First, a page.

Marines, city leadership discuss Haditha's future

4 Feb 2007 | Cpl. Luke Blom

The commanding officer of the Hawaii-based 2nd Battalion, 3rd Marine Regiment headquartered in Haditha met with top Iraqi Police officials and community leaders in a town hall meeting to discuss the future of this Euphrates River city, Jan. 25, 2007.

The meeting was open for any topic of discussion and gave the Haditha community leaders a chance to air concerns and ask questions concerning Iraq’s national government and Haditha’s local security.

Much of the meeting was focused on the local ramifications of President George W. Bush’s new plan for the future of coalition forces throughout Iraq. In the President’s plan, 4000 more Marines will be sent to Al Anbar Province.

“Our troops will have a well defined mission; to help Iraqis clear and secure neighborhoods, to help them protect the local population, and to help ensure that the Iraqi Forces left behind are capable of providing security,” said the President in a speech from the White House, Jan. 10, 2007.

More than 20 Sheikhs and community leaders attended the meeting and commented on many issues ranging from the President’s new strategy, current vehicular bans inside the city, current and future city construction projects and what their role will be in Iraq’s national government.

“One gentleman stood up and pretty articulately identified the plight of the Sunni Arabs (who make up the vast majority of the population in this region),” said Lt. Col. James Donnellan, 2nd Battalion Commanding Officer.

The gentleman (who asked not to be identified) expressed that the Sunni Arabs are the minority and believe the central government is heavily influenced by Iranian and Shiite specific interests.

“All of this may very well be true, but what we can affect is the security here,” replied Donnellan.

While everyone who attended the meeting agreed the security of Haditha and the “Triad” region was paramount, there were no commitments to help strengthen the local Iraqi Police force, according to Lt. Col. Muhada Mahzir, Haditha Iraqi Police deputy commander.

“They (Sheikhs) say, ‘yes, you are right. We need security and we need police that are from this area’,” said Donnellan. “Then we ask, ‘OK, how many men in your tribe are willing to put forward?’ That’s when the room gets really quiet and everyone starts looking down at their feet.”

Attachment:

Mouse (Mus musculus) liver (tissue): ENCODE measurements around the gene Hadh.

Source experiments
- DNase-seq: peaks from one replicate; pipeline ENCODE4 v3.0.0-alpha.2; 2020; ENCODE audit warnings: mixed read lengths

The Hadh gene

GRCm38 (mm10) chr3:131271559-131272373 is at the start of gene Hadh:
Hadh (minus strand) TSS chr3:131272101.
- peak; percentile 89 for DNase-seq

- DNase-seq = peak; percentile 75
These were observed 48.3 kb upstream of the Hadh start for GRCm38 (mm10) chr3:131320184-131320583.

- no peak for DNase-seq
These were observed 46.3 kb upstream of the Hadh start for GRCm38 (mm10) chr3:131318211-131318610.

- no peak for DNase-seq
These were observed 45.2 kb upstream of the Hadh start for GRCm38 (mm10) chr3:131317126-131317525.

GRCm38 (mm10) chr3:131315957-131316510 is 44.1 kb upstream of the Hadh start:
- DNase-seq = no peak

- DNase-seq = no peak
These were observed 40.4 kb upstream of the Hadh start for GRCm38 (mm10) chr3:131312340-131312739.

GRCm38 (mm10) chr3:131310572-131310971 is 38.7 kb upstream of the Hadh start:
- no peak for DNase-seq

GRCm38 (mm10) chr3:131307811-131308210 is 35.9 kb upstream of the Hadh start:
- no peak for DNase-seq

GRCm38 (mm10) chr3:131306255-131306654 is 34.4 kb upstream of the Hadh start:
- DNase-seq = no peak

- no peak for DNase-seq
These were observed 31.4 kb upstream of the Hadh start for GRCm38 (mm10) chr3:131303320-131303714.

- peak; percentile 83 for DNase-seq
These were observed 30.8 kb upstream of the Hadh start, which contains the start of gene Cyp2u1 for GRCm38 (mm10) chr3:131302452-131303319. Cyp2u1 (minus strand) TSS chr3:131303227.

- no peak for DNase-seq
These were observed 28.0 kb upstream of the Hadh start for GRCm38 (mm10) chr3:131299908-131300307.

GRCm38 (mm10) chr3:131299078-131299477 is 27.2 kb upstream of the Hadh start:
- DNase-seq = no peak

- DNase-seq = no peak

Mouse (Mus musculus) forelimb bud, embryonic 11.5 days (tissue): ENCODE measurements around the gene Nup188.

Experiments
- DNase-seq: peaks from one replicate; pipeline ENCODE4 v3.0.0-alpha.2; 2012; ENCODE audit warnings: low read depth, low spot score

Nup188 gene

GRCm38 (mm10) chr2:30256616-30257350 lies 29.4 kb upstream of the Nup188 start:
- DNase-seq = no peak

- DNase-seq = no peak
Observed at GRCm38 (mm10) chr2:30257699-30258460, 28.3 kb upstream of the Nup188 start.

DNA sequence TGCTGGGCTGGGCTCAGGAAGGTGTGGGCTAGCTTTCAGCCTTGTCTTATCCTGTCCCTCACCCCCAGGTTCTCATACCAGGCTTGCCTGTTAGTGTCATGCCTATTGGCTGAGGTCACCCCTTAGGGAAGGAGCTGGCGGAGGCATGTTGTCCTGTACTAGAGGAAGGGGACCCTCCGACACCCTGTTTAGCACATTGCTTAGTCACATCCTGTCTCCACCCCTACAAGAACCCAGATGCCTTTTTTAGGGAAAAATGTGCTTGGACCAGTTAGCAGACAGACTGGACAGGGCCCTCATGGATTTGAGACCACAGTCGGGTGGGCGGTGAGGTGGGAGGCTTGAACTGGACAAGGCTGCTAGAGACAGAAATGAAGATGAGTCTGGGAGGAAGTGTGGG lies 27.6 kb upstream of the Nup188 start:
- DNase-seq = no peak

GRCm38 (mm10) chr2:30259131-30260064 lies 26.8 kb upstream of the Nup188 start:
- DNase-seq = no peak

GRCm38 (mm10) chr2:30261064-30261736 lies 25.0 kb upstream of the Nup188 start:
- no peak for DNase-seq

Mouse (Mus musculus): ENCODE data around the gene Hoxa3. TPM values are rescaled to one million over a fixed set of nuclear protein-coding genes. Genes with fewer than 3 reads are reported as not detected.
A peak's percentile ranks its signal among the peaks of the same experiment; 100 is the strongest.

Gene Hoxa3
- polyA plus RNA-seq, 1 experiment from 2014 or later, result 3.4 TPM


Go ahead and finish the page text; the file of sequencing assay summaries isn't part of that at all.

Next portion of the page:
While the Haditha police force has seen more than 30 Haditha citizens volunteer for service in the past three weeks, which was seen as a milestone for the police force, there has not been a “large group” to volunteer yet, according to Maj. Eric E. Glassie, Police Training Team officer in charge.

When one Haditha community leader posed the question as to how long Coalition Forces would be in the area, Donnellan replied, “When I’m told the Haditha IP have enough well trained and well equipped IPs, but not a day before.”

Many also asked questions about when the current vehicular restrictions would be lifted. Other than trucks carrying food, water and essential supplies, vehicular traffic has been restricted inside the city for six weeks. Citizens with special circumstances put in a request and are given temporary driving permits.

The restriction was implemented to limit the movement of the local insurgency. Coupled with increased troop levels and a dirt berm surrounding the region, violence has dropped from seven to 10 attacks per day to approximately five per week.

“How long do we need these restrictions to ensure the security of Haditha before your sons and tribe members start joining the IP,” asked Donnellan during the meeting. His question was met with silence.

The issue of local construction projects was also brought up. The Marines of 2nd Battalion, 3rd Marines and supporting units have been completing small projects since their arrival in this region four months ago, but local contractors have been paralyzed by a murder and intimidation campaign waged by the insurgents against anyone who cooperates with the Coalition, according to Donnellan.

“We’re (Coalition Forces) going to move forward regardless, but when will some of you step forward and make some brave and bold steps forward that will move the city exponentially towards prosperity and peace,” asked Donnellan.

For years the contractors have been intimidated into not working with Coalition Forces, but recently some local business men have expressed that if peace continues to grow in this region they will be more likely to take a risk and begin building city projects such as schools, hospitals and roads.

“We’re on the verge of something very good here,” said Donnellan. “We can bring in more Iraqi Police and Marines and just focus on security, or we can have some brave individuals step forward and help rebuild the city and make some serious progress.”

While there were no commitments from the Sheikhs to support the Iraqi Police or begin rebuilding the city, open dialogue between the community and Coalition is seen as a substantial step in it self, according Mahzir.

“Ninety-five percent of the people in Haditha are supportive of us and what we want for the future of this region,” said Mahzir. “They are the future of Haditha, not the terrorists.”

Headquarters Marine Corps